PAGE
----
Tiffany Williams is the coordinator of the Beyond Survival campaign of the National Domestic Workers Alliance, which works to build survivor leadership and awareness of human trafficking of domestic workers in the United States and around the world.
She talks about her work and study on human trafficking and domestic workers across the United States, and the journey behind putting together the report as part of the Beyond Survival Campaign
I started off about ten years ago. I started as a social worker and was working with women trafficked into the US nannies, caregivers and maids. They came from all over. What we did in 2010, to review all our cases. We looked to see what the impact of our work had been.
While we thought we did help a lot of people and were survivor centred, we were not seeing a change in the scenario. If you took a case each from 1998 and 2008, and just changed the dates, you’ll find the case being the same. The kinds of abuse we see in our field are very much tied to issues about migration, labour rights, gender, economic inequality, climate change and foreign policy – all of which relate to issues that people are aware of on a global scale. But, somehow, it hasn’t entered the consciousness about trafficking. We decided to do something different.
The cases were not different, so we had to be different.
We joined the National Domestic Workers’ Alliance. It has 44 affiliate organizations and the groups are in places all around the country and their focus is on domestic workers’ issues and rights, and not just on trafficking. The situation of discrimination and exploitation that the industry itself faces – which is a global problem, not confined to the US or India. It is a condition typical to women’s work in the informal economy.
Services are based on consent – that’s how we start. What’s interesting about the way trafficking is being addressed globally is that it is looked at as a criminal issue that requires criminal intervention. Trafficking is seen as a criminal problem – looking at it as a victim and as perpetrator is short-sighted. Many of them say that they migrate owing to family needs, climate, trade or policy. There was no safe place to stay in, and are forced to migrate into a system that is strict about migration. Migration happens outside legal channels. What we’ve seen now is that, what we are concerned about is that there is a lot of push towards court-styled intervention, which makes it a problem between choosing to go into forced services or jail. That’s true mostly for sex workers in the US. With domestic workers and immigrant labourers, the situation is deportation or sentencing. It becomes a difficult model to tackle. I work only with domestic workers – but we are in solidarity with the others in the cause, so it matters how they are treated.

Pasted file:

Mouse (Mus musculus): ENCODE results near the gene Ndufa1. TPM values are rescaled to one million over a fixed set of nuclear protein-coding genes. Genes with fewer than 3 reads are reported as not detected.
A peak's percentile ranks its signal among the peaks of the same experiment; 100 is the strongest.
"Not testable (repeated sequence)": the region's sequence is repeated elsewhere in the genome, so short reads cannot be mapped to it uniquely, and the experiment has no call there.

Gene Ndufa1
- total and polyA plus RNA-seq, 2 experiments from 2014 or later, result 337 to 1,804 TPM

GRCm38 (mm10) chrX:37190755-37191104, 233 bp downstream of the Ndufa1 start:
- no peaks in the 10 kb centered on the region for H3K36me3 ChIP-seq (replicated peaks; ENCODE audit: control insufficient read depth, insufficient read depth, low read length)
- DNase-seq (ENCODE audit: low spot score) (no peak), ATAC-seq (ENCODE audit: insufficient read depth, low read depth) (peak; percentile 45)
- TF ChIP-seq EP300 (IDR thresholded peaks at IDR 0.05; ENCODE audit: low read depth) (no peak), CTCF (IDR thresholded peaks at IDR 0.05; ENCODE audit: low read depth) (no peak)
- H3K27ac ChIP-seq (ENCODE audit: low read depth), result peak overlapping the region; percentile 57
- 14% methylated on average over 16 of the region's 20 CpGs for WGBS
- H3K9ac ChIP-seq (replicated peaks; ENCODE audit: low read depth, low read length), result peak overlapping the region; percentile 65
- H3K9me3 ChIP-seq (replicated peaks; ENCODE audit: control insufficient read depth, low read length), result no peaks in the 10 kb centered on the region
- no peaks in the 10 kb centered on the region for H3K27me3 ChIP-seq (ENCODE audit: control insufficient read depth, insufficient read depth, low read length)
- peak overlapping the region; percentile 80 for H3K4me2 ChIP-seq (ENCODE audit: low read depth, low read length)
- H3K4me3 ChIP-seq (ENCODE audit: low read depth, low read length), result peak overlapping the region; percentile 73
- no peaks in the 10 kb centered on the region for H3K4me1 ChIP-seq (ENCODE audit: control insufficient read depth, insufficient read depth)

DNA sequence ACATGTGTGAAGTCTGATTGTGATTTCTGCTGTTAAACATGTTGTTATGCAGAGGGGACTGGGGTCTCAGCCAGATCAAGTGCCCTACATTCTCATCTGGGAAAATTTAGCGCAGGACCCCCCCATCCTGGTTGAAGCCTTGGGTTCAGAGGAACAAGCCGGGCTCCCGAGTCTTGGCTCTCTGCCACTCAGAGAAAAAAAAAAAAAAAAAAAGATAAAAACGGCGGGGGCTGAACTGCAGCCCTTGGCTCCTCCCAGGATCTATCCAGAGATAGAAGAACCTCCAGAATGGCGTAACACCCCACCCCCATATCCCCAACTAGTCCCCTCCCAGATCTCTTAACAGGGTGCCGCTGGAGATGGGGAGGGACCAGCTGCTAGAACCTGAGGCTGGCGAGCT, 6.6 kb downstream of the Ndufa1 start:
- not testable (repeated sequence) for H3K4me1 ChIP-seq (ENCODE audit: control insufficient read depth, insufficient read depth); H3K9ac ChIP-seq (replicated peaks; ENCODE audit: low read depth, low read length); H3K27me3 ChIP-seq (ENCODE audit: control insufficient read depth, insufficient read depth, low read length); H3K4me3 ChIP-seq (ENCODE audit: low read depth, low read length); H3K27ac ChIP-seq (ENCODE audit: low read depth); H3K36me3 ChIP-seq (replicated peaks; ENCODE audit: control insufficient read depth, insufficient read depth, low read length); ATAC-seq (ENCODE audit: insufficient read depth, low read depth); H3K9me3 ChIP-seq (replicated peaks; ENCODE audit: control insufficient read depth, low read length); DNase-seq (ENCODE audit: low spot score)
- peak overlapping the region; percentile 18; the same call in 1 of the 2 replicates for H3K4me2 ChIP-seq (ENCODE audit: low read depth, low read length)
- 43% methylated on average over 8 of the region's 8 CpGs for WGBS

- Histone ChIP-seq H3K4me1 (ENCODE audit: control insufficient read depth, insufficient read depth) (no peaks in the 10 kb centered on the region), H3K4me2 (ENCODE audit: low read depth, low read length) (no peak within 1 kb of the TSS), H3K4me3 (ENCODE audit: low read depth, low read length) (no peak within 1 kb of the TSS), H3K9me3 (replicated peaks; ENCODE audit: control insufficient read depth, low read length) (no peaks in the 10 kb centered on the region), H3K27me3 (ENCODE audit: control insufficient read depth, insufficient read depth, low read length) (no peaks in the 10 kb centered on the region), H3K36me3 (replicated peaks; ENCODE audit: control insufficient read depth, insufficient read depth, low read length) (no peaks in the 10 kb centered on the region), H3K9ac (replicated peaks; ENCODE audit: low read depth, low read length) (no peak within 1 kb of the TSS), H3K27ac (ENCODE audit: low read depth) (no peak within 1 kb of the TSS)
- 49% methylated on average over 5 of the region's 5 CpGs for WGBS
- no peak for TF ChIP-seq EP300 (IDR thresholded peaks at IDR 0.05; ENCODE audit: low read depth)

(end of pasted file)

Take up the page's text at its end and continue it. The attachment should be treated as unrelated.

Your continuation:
We start with consent. Does the person want to be in the service? Do they have the ability leave at any point? We take care of their immediate needs at first. Safety, respect, immediate needs like housing, shelter and healthcare are given first. We see our work as service providers as being a source of information and coordination. There are a lot of stakeholders in a trafficking situation – we have to deal with the NGO, the police, the government and all of the different service providers that are out there. As a social worker, the service provider is supposed to be the key. We also work on survivor-led goal planning. When we do our case management, we ask our survivor what they want to do next. Obviously, safety and related concerns are a priority, but we ensure that each goal is led by the survivor.
One of the things we do is also to tell testimonies. We believe that testimonies can be a healing process if the process is done right. We work with survivors and encourage them to share their testimonies on a consent basis. But unlike the conventional form of telling testimonies, we follow a system that goes beyond just being a survivor. Most often NGOs think of looking at telling stories as a way to position a survivor and an advocate, and then telling the survivor to keep recounting the “sad” story, and then turning to the advocate to ask them what they suggest is a way to change the scenario. Instead, we get the advocate to step back and ask the survivor to share her story with the vision she has for herself and the vision she has for policy change and for the world.
Trafficking takes away choice, and the ability to choose what you want to do at any minute in your life. We try to continually build up an environment of choice for our survivors. We also do a lot of resilience work with our survivors. When we talk about resilience, we think about our role not as saviours and not as people who have solutions to all their problems, we work to help them connect to their own sense of resilience and healing. There are things that we do and already do in our lives to heal from our pain. We try to bring that out in our survivors. Social services in the US are time limited, so we try to make sure that our survivors are on their path to self sufficiency.
The Red Elephant Foundation is an initiative that is built on the foundations of story-telling, civilian peacebuilding and activism for gender sensitivity.
The initiative is titled "Red Elephant" to stand out as a vehicle that projects stories that must never be forgotten: stories that show you such courage that you should never forget, and stories that show the world such profound lessons that the world should never forget.
In doing so, the initiative aims at creating awareness and opening up channels of communication towards creating societies of tolerance, peacebuilding and equality.